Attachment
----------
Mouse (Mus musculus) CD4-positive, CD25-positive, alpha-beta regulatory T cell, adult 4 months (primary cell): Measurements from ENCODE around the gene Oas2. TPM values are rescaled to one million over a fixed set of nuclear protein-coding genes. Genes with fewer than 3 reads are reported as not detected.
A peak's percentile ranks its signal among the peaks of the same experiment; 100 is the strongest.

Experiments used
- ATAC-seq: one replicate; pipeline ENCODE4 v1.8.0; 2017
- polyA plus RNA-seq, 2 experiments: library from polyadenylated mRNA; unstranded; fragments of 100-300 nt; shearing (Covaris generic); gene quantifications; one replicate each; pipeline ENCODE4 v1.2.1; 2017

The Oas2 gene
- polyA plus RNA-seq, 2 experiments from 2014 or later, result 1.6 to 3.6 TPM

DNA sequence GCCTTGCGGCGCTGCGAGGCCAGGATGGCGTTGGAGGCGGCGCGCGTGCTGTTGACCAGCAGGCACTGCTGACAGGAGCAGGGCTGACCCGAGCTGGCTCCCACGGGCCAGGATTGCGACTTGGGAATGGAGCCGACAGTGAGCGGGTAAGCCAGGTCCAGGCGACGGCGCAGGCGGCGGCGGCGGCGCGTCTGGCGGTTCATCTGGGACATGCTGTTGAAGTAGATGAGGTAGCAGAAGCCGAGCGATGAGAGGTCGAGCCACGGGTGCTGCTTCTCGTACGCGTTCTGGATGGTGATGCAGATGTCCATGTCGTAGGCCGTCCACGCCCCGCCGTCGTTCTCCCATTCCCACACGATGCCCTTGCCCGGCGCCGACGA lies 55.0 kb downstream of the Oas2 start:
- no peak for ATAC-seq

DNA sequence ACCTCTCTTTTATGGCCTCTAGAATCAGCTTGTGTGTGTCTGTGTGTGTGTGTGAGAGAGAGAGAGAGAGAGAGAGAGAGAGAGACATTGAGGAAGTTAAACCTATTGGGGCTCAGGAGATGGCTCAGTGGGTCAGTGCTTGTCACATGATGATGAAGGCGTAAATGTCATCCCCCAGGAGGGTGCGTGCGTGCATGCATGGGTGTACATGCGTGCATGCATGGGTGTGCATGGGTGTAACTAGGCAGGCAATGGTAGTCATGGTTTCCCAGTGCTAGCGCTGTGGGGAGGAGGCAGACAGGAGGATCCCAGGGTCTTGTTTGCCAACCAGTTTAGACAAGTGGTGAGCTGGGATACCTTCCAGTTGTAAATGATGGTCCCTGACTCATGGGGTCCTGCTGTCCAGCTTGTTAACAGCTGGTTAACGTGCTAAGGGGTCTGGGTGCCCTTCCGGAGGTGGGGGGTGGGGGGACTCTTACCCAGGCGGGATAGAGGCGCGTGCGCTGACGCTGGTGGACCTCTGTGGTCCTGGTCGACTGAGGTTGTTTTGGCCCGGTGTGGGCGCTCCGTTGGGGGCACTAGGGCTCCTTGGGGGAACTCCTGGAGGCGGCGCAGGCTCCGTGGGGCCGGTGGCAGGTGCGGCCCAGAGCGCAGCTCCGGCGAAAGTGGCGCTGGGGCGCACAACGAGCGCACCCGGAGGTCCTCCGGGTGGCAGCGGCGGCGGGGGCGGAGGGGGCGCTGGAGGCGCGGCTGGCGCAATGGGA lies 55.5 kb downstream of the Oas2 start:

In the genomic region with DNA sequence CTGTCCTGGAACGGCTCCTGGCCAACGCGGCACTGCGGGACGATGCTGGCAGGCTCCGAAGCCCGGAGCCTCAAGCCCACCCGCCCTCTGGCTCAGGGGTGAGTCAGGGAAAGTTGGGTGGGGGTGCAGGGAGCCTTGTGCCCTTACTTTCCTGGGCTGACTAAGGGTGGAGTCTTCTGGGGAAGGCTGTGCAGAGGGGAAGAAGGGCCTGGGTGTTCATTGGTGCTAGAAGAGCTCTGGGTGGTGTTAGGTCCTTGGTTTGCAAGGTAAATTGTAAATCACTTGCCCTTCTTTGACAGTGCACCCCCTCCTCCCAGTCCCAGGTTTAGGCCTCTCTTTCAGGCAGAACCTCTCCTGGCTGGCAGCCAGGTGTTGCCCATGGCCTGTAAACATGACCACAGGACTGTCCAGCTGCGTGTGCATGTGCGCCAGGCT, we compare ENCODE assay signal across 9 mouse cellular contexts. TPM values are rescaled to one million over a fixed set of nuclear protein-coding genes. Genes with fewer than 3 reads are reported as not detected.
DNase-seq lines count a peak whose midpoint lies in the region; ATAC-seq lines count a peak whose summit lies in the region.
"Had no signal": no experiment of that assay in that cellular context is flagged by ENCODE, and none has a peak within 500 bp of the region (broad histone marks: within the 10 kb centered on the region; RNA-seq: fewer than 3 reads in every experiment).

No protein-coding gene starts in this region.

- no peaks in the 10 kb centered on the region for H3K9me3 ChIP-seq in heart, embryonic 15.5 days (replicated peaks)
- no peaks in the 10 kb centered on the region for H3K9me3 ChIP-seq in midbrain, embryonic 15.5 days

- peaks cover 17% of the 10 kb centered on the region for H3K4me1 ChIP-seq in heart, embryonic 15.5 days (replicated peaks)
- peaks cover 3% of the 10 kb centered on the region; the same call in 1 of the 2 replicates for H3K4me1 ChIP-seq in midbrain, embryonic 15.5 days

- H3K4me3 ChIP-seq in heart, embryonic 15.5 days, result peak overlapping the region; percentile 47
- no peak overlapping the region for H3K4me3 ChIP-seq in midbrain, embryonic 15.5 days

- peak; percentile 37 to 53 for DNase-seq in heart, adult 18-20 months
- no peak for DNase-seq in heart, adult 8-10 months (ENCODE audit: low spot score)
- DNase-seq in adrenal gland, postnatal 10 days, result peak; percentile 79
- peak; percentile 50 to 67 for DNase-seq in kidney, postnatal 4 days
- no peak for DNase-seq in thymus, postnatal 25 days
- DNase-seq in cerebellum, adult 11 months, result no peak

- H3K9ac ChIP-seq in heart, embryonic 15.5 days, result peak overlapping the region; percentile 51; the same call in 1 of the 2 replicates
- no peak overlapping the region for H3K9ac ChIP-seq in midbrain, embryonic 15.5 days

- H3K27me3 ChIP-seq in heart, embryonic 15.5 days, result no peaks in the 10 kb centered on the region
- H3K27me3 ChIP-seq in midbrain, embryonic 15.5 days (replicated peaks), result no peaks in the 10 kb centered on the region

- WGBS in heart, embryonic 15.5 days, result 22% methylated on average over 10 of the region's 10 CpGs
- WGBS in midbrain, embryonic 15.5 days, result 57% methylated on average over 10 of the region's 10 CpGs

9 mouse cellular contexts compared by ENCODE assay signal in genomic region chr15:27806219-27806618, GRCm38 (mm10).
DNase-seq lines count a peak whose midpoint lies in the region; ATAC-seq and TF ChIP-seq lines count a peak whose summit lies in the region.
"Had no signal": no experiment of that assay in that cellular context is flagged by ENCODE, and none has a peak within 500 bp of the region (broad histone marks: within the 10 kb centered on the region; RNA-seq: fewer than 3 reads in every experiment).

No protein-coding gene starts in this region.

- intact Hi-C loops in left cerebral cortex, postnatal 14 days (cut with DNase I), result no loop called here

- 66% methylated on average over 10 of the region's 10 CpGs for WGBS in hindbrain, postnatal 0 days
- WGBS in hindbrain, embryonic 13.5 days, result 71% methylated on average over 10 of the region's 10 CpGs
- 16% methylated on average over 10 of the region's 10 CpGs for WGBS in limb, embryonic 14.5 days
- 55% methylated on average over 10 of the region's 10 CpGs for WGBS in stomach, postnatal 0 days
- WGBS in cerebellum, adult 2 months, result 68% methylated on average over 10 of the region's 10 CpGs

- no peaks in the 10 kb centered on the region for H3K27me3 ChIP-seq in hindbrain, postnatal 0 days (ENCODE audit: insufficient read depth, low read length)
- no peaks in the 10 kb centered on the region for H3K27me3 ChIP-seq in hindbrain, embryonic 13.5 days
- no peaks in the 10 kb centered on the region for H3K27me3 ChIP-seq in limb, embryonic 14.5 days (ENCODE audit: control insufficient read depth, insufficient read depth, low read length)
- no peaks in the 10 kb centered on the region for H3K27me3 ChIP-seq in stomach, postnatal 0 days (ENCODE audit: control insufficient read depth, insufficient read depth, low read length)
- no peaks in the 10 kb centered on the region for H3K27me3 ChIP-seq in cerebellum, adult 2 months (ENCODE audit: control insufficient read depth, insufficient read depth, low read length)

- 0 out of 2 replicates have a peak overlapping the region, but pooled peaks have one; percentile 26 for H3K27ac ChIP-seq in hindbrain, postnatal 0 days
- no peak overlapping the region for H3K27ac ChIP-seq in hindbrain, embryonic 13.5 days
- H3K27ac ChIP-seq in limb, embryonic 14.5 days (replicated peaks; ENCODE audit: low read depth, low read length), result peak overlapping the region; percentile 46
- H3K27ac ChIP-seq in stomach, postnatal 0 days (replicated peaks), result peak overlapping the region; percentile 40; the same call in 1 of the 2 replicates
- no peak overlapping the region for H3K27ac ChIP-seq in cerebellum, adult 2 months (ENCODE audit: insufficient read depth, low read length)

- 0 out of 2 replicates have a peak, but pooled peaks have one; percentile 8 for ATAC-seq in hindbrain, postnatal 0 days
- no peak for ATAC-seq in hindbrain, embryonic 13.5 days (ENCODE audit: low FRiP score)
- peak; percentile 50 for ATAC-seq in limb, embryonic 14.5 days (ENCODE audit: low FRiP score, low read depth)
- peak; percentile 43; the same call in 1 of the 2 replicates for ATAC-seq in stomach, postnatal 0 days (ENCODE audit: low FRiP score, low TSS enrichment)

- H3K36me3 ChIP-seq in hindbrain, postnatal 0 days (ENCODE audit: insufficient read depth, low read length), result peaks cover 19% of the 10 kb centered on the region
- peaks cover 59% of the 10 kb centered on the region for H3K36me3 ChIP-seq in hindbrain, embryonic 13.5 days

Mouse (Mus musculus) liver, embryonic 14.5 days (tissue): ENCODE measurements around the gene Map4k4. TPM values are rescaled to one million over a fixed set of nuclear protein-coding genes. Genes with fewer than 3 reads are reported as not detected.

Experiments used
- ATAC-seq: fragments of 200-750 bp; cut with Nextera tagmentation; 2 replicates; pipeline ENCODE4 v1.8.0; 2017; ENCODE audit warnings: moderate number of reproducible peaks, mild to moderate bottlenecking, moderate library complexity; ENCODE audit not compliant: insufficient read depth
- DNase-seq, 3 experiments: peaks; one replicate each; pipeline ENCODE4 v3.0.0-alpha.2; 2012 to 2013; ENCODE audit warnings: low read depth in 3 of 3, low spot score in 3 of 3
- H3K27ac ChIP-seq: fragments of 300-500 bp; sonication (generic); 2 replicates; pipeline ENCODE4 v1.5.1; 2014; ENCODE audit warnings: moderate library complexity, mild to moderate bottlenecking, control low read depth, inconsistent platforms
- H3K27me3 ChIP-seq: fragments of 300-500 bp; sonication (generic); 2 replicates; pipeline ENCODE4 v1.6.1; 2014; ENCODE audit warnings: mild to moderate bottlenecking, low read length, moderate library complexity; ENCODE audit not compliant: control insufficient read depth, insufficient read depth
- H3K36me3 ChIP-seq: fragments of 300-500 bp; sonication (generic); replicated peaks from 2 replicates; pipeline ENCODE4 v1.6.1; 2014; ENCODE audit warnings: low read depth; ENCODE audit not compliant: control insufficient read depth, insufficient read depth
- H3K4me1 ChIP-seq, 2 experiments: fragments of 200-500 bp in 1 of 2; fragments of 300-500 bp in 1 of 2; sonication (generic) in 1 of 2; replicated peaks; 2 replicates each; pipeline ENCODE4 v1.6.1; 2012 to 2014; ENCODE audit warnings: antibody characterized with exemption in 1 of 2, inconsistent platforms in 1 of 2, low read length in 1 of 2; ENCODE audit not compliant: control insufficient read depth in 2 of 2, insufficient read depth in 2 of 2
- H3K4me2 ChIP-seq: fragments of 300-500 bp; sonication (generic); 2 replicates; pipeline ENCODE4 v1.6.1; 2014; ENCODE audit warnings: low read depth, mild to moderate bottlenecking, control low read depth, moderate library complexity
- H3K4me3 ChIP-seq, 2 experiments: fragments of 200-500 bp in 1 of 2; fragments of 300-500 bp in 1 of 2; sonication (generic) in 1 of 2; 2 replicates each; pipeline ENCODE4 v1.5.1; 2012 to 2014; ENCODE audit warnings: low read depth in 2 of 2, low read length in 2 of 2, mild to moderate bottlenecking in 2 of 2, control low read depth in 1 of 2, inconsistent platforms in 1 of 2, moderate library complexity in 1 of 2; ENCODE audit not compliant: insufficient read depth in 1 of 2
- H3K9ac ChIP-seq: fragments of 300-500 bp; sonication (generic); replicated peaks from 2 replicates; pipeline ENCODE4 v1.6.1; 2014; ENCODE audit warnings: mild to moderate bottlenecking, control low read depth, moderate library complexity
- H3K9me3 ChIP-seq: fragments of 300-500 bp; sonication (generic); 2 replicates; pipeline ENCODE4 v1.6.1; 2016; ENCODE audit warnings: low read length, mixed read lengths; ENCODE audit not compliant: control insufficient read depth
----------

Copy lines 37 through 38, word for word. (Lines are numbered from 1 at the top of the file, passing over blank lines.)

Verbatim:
- intact Hi-C loops in left cerebral cortex, postnatal 14 days (cut with DNase I), result no loop called here

- 66% methylated on average over 10 of the region's 10 CpGs for WGBS in hindbrain, postnatal 0 days